Romantic Inn / B&B & Couples Getaway in Rochester

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Flower City: The University Connection

Re-posted 4/29/23 by the Ellwanger Estate B&B

Posted on  by akadri

After the flour boom of the early and mid-19th century died down in Rochester, the city transitioned from being known as the Flour City to worldwide acclaim as the Flower City. This was largely due to horticulturists George Ellwanger and Patrick Barry’s nursery business, which grew from five to over 500 acres between 1840 and 1860, and became the world’s largest nursery in 1888.

Today, much of this land is part of Highland Park, as well as University property, including Goler House, College Town, and various offices. The property also includes the respective residences of the University Provost and President—sites that University Horticulture and Grounds Manager John McIntyre says are utilized for entertaining guests, students, and staff, and are open for public tours. However, what is the significance of this property and its connection to the University, and how has Ellwanger and Barry’s work continued to impact the evolution of the city and the University?

Ellwanger and Barry: plant partners

Under the Beech Tree, Patrick Barry House (Photo courtesy in John McIntyre)

George Ellwanger was born on a small farm in Germany to a vineyardist whose occupation was jeopardized by the Napoleonic wars, harsh weather, and economic crises. In 1835, after having apprenticed for a leading nurseryman and florist in Stuttgart, Ellwanger set sail for America to seek work. On his way to Ohio through the Erie Canal, he stopped at Rochester to unload freight and was “impressed” by the “then-infant city on the Genesee…for its luxuriant vegetation and its favorable location for a horticultural establishment.” By the spring of 1836, he had bought the nursery portion of the Rochester Seed Store’s business in which he was employed.

Concurrently, Irish immigrant and esteemed horticulture writer and editor Patrick Barry also traveled to America. Arriving in New York in 1836, he gained a foundation in American horticulture at the oldest nursery in the States: the Linnaean Nursery at Flushing, Long Island. In 1840, he headed west, and together, he and Ellwanger saw the potential in the still-growing city. In their 1843 catalogues, they noted that the Rochester climate would help plants adapt to harsh weather, the water channels would make for easy trade, and fresh plantings in the West would safeguard species from diseases in older nurseries.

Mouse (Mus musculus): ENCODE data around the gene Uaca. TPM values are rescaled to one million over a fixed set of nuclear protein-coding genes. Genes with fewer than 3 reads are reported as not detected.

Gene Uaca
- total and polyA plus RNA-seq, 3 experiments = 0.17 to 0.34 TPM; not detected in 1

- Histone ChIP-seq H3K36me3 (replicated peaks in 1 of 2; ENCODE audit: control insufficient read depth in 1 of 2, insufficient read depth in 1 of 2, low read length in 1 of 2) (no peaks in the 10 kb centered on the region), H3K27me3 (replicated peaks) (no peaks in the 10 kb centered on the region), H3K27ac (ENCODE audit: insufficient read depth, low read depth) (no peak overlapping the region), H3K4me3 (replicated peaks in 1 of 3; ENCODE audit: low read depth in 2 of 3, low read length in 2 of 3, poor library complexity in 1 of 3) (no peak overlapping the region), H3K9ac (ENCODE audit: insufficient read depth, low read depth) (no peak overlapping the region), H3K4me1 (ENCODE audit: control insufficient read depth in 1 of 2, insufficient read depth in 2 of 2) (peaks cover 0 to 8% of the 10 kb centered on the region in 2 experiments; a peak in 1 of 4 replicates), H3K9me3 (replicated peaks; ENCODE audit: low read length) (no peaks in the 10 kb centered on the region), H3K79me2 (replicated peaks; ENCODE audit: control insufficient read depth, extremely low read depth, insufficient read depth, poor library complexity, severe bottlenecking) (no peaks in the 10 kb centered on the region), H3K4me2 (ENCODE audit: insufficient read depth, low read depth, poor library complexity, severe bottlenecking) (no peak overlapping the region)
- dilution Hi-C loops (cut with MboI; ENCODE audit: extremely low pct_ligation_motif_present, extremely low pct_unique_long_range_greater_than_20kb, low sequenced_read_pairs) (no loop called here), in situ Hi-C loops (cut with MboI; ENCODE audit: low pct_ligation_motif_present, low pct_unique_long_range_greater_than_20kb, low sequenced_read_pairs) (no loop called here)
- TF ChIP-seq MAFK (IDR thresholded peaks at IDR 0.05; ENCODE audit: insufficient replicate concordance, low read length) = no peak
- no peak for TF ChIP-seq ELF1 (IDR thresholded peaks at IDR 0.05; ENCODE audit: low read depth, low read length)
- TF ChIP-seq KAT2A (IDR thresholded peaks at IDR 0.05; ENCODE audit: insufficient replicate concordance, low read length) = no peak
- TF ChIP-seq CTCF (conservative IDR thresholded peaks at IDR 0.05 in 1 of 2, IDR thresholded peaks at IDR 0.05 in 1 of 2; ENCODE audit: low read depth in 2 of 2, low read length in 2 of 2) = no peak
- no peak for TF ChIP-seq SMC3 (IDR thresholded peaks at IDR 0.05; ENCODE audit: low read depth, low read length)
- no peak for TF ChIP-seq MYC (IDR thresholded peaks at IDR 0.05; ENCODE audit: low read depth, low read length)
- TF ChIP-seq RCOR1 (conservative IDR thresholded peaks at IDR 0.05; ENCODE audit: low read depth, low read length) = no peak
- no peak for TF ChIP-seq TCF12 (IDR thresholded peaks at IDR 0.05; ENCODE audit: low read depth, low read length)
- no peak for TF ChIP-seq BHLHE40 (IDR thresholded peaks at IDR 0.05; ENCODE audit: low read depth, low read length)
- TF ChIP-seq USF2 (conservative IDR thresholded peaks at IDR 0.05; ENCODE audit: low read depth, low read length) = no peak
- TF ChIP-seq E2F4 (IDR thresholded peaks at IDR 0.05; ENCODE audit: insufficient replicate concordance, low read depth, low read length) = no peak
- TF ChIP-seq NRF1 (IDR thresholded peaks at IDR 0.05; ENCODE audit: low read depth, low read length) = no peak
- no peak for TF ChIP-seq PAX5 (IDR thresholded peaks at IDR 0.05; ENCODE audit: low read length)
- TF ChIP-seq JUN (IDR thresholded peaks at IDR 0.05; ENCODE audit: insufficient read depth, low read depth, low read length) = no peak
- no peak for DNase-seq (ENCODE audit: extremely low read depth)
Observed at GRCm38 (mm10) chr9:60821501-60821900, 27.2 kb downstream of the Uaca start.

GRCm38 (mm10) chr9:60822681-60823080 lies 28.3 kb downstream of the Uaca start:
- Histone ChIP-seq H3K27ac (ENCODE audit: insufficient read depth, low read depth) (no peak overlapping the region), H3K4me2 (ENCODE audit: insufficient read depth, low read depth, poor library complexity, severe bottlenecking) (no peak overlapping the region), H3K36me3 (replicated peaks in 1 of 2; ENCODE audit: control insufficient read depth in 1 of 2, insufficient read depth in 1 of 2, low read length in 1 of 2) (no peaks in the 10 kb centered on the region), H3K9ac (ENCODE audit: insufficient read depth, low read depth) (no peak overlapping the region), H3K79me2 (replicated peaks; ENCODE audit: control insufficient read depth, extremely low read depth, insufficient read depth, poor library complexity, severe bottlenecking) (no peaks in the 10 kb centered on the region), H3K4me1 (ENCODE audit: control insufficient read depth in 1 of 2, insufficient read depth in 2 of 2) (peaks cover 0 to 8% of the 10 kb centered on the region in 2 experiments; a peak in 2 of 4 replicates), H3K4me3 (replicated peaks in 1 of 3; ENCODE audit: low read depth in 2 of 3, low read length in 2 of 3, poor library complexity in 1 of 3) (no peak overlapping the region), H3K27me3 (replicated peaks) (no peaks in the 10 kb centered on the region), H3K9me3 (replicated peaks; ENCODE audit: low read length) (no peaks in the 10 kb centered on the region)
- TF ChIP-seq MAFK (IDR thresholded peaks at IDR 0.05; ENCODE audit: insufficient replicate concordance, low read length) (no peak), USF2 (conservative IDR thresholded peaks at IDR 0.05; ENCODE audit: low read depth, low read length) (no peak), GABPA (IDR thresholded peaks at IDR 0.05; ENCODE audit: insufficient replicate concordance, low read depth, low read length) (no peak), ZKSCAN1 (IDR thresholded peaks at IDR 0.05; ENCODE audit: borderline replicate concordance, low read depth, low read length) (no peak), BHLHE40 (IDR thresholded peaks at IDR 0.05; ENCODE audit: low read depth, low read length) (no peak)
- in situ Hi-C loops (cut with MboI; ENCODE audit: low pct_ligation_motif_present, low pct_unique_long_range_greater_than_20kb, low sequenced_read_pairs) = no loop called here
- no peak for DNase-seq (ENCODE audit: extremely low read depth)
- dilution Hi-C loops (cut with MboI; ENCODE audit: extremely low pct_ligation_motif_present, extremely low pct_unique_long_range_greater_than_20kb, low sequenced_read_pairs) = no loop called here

1840-1888: History of the Ellwanger and Barry Nurseries

To say that the Mount Hope Garden and Nurseries were a success would be an understatement. One of the keys to the business’s success was its relentless expansion—Ellwanger and Barry purchased land almost every year, allowed older plant specimens to mature on older land, and planted new plants on new land. This system allowed them to monitor the progress and quality of each stock, and it established them as both the largest and best-quality nursery in the country.

In addition, the enterprise was one-of-its-kind due to its unparalleled variety in flowers, vines, ornamental shrubs, and most notably, fruit trees. One early visitor called the business “the most complete nurseries on the American continent…in which various species are…so fully and so well represented.” The fruit tree ground alone contained nearly 2000 varieties at that point, with each variety painstakingly-catalogued as per the London Horticultural Society’s method of listing and describing plants.

Ellwanger’s and Barry’s international outlook set them apart. Not only were the products of the nursery sent all over the United States—especially during the post-Civil War era—but they were also exported outside the country. Some reports estimate that the nurseries’ shipments in 1887 were valued at half a million dollars, elevating Rochester to the center of the country and indeed, the world’s horticulture. In addition, Ellwanger and Barry travels to and from Europe helped expand their stock, and a landmark feature of their business was their focus on imports of rare varieties. In their second catalogue, Ellwanger and Barry wrote: